By Rick Morwick
On a fateful February night in 2014, a giant sinkhole opened beneath the showroom floor of the National Corvette Museum in Bowling Green, Ky. Miraculously, no one was injured. But the freak occurrence sent eight of the vintage American-built sports cars crashing to the bottom of a rocky 45-foot chasm.
One of those vehicles, a 1962 tuxedo black Corvette, belonged to David Donoho, an Indianapolis resident who, through the efforts of Zionsville attorney and close friend Beth Sease, had gifted the classic car to the museum in 2011. He did so to assure it would be meticulously cared for upon his death. A lifelong bachelor with no children, he died in 2013 at age 76, one year before the sinkhole swallowed his prized possession.
“When the sinkhole happened, thankfully he was gone, because it would have been devastating for him,” said Sease, who served as Donoho’s estate attorney for 20 years. “I began to see how it was his closest friend, almost. It was kind of a part of him. He purchased it when he was in high school.”
Fortunately for Donoho and Sease, the car’s story didn’t end at the bottom of a muddy sinkhole. Four years to the day after it fell in, the fully restored car was put back on display during a special Feb. 12 ceremony at the museum.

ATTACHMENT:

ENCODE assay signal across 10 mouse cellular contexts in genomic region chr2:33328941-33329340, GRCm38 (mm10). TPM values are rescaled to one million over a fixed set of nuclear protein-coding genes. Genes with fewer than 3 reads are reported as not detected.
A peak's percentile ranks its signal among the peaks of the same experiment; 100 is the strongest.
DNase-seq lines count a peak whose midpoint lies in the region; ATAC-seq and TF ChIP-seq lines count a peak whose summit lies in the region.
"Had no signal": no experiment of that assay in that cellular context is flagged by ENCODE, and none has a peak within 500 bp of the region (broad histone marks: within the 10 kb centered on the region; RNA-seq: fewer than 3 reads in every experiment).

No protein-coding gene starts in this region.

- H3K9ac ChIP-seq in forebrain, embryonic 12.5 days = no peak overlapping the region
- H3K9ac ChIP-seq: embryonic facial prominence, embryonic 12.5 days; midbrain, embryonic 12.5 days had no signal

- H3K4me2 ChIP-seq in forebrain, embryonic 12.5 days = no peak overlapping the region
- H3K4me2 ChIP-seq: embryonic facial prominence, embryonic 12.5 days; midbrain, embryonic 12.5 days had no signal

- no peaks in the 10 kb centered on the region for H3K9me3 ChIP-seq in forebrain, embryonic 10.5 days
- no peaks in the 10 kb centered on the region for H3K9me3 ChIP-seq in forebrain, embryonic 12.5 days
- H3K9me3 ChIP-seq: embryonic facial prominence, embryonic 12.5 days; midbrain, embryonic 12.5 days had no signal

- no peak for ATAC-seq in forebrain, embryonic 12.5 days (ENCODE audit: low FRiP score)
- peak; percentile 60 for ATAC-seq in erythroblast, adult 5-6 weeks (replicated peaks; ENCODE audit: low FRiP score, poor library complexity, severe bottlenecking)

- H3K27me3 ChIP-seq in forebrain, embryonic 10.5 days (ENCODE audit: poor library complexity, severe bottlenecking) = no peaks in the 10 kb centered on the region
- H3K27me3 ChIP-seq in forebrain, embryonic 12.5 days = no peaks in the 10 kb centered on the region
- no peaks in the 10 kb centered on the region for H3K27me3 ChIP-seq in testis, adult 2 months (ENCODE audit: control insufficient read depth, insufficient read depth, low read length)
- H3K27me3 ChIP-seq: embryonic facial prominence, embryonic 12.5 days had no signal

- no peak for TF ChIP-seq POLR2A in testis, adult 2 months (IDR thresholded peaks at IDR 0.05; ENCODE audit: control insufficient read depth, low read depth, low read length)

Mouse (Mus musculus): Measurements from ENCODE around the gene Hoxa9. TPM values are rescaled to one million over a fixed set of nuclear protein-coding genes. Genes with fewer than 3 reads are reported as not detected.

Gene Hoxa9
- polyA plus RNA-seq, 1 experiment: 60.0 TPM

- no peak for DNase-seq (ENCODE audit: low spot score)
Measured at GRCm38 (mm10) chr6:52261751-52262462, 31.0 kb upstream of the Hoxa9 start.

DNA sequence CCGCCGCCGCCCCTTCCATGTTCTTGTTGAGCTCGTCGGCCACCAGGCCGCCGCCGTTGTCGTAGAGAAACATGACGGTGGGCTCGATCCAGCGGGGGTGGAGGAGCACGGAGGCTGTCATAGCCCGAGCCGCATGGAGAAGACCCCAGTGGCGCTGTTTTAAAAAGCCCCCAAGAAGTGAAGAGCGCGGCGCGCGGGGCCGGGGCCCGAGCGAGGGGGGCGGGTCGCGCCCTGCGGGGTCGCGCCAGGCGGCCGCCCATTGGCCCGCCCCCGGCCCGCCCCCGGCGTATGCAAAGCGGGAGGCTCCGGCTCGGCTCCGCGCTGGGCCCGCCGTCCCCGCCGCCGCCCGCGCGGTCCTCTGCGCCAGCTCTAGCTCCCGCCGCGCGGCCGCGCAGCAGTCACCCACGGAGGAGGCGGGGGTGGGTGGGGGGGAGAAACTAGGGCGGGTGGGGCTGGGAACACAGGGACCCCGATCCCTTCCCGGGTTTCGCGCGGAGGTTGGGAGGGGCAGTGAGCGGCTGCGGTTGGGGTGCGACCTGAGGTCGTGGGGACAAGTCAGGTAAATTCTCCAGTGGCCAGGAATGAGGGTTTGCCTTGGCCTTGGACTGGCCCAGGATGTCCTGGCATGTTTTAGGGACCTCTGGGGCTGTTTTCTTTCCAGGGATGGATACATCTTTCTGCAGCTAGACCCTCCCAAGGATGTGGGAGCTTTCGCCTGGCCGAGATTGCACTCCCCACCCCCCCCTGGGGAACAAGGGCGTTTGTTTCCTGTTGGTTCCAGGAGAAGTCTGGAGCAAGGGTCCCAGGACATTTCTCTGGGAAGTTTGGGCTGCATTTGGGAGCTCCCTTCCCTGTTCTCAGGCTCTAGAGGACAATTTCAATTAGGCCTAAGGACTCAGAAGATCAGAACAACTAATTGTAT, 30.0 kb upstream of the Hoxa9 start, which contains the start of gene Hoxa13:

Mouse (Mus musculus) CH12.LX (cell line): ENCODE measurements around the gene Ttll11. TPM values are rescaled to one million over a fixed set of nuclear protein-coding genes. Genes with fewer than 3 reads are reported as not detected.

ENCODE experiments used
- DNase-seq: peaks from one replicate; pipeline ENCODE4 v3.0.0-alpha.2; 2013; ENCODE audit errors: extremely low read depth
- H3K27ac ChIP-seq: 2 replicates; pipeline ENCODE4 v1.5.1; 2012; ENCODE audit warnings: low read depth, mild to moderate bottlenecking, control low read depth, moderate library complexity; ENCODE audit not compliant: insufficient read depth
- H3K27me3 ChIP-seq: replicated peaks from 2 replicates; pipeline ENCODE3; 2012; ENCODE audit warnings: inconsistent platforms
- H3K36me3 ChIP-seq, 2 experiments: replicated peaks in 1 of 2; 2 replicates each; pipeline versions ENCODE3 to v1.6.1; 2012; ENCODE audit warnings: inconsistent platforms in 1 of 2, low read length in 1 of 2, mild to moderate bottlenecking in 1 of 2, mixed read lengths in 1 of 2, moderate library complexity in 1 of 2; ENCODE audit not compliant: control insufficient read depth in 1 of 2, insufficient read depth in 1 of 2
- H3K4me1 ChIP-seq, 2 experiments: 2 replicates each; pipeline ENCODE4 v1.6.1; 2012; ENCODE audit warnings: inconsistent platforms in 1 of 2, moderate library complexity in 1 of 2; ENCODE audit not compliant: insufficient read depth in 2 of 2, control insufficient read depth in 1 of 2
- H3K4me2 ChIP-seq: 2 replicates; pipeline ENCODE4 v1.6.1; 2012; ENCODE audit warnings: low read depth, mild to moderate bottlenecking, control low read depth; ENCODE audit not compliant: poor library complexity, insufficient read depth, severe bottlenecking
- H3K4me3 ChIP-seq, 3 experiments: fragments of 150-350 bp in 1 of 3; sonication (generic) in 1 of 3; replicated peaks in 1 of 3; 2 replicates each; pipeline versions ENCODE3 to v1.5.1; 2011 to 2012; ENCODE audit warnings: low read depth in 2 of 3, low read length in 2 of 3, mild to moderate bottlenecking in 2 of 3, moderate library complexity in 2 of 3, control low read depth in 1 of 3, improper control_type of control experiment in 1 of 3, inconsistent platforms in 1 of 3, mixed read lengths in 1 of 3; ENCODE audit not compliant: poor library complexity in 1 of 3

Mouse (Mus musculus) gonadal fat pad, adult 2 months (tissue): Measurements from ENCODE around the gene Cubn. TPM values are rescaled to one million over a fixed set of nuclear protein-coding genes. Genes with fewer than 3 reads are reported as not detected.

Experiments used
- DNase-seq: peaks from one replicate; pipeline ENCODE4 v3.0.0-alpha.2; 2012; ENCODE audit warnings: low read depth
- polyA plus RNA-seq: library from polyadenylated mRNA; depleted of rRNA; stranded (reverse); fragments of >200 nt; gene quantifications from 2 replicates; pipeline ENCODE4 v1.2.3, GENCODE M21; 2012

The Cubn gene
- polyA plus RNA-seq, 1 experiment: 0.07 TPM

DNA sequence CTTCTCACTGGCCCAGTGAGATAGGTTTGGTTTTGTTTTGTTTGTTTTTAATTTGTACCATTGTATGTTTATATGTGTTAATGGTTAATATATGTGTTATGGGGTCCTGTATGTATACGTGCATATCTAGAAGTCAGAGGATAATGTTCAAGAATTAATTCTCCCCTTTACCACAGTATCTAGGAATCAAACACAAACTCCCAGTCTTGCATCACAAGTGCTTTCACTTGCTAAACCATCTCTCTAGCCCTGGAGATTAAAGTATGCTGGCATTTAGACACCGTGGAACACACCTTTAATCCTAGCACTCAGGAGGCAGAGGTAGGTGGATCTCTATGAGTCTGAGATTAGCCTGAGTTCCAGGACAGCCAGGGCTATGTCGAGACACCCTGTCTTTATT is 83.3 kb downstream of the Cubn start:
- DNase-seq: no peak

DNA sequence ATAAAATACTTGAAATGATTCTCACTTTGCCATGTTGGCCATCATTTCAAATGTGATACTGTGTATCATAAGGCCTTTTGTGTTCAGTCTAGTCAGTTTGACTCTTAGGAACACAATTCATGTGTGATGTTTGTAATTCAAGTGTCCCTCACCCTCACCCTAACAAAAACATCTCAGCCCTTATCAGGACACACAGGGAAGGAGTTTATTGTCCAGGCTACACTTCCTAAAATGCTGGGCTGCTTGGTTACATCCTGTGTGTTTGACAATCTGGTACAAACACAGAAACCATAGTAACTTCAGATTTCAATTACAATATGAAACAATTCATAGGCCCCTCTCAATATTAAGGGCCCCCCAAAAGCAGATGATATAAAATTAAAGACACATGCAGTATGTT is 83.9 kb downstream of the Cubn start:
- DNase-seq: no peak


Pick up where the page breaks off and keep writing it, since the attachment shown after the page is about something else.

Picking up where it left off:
Sease, of the Burrus & Sease law firm in Zionsville, was invited to tell the car’s story, which is actually the story of an unassuming, blue-collar working man who had two passions: Corvettes and model trains, but especially Corvettes — and his 1962 machine, in particular.
“He kept it totally in its original condition,” Sease said. “The only thing he changed on it was when the convertible fabric was cracking with age, he replaced it with a hard top. But other than that, he used a certain kind of fuel and oil in it. He was really, really particular about it.”
Restored by the museum at an approximate cost of $28,000, the Corvette had significant damage to the rear end, frame and windshield. But of the eight cars that went into the sinkhole, it was one of only three that was salvageable.
“The car is absolutely stunning,” Sease said. “It looks just like he left it, absolutely just like he left it. The paint’s probably a little shinier. They just did a fabulous job on it.”